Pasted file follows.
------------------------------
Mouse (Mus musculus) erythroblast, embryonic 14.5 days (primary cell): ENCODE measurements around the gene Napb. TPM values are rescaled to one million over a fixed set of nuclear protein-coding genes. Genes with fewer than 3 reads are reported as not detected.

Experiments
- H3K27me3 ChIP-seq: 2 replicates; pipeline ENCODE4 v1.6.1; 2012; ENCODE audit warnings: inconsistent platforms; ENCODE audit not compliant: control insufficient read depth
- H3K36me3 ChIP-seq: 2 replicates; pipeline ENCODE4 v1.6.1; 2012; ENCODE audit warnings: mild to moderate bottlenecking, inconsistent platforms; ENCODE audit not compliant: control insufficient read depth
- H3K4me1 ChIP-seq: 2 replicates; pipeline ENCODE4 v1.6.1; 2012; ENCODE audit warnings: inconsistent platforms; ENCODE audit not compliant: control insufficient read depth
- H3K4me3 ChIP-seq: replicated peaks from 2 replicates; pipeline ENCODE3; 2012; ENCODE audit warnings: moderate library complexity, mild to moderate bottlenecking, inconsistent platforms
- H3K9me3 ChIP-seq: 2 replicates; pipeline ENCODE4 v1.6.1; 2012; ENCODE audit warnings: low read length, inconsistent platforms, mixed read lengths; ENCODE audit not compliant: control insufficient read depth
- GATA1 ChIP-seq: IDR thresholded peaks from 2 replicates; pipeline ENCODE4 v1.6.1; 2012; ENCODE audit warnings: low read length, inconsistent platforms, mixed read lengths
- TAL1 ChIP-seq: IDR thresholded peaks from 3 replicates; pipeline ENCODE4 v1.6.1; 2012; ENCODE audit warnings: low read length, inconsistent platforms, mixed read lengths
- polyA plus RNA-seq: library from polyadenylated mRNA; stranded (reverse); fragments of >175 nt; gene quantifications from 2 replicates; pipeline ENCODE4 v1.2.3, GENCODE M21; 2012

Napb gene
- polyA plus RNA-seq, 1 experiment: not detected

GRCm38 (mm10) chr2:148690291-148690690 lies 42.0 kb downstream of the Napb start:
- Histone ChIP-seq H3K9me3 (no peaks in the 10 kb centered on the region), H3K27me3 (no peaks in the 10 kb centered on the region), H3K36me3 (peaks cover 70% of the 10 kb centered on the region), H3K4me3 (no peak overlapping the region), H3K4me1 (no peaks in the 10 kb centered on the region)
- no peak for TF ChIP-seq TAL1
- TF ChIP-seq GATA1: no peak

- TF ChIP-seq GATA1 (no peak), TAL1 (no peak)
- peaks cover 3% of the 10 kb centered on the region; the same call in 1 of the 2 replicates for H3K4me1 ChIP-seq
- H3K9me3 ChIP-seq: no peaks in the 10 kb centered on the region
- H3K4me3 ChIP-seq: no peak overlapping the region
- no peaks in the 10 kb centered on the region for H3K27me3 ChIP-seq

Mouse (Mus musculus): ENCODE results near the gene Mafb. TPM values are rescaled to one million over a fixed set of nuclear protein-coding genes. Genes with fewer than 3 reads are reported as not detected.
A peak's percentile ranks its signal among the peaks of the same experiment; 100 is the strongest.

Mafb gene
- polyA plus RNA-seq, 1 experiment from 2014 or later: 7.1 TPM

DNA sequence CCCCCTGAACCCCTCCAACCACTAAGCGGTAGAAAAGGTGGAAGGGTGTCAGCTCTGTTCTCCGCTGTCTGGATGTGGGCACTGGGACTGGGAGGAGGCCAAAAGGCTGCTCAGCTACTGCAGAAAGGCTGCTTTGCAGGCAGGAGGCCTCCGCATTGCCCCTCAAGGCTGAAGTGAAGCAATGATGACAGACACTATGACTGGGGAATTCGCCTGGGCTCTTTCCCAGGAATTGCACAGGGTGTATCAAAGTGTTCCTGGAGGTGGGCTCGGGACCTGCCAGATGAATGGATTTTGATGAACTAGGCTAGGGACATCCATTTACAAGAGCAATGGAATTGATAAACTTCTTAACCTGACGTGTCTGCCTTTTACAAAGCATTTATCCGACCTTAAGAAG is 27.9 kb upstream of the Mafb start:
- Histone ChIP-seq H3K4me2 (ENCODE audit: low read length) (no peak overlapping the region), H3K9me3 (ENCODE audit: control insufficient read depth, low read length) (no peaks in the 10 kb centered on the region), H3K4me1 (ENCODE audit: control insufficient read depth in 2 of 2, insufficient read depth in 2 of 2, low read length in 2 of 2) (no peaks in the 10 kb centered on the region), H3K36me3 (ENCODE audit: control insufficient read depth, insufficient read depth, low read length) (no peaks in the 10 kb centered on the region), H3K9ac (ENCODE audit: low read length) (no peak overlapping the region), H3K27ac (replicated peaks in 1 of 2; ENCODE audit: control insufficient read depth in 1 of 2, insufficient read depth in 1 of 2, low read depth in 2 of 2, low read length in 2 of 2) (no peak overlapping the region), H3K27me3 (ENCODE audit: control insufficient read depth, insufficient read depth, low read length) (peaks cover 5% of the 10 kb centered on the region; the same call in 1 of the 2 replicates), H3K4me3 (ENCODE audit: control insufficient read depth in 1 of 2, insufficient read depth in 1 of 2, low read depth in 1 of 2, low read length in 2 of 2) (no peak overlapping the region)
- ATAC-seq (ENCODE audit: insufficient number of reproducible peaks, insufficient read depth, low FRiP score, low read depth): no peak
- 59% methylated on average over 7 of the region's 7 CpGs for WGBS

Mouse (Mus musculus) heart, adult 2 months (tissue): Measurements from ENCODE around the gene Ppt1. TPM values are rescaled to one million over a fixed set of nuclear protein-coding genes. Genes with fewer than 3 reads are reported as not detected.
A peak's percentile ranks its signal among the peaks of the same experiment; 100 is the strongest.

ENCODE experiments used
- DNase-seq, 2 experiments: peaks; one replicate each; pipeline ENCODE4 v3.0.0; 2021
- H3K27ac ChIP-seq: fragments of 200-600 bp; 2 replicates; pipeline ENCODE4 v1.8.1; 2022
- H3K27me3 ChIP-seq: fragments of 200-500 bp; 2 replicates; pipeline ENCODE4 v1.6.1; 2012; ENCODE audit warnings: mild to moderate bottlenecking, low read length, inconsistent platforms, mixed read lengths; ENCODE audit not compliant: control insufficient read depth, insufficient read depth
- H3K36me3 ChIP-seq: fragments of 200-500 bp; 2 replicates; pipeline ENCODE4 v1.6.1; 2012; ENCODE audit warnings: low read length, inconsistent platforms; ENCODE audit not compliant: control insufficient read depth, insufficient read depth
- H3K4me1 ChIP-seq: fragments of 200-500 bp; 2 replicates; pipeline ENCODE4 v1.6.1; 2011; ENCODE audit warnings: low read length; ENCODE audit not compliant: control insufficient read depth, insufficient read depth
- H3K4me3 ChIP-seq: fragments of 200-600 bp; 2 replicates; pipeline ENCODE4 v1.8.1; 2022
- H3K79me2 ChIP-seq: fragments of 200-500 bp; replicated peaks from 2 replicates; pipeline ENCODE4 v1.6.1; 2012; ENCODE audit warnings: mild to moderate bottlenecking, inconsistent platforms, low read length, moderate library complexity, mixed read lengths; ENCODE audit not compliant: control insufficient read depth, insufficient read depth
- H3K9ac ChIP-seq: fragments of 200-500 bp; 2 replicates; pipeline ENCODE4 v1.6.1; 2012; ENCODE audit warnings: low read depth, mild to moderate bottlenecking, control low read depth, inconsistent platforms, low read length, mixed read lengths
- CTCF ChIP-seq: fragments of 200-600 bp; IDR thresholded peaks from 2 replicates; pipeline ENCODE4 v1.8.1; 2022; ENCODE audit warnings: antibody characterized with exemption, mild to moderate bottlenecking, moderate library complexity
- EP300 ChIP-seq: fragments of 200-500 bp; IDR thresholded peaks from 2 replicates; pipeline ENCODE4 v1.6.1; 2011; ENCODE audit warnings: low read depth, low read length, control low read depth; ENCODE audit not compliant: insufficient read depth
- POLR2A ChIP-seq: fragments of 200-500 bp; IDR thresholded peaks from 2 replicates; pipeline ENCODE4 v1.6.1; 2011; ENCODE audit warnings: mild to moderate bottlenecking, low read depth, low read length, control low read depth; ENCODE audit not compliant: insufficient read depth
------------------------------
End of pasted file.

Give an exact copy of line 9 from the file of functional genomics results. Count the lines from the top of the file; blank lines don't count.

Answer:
- TAL1 ChIP-seq: IDR thresholded peaks from 3 replicates; pipeline ENCODE4 v1.6.1; 2012; ENCODE audit warnings: low read length, inconsistent platforms, mixed read lengths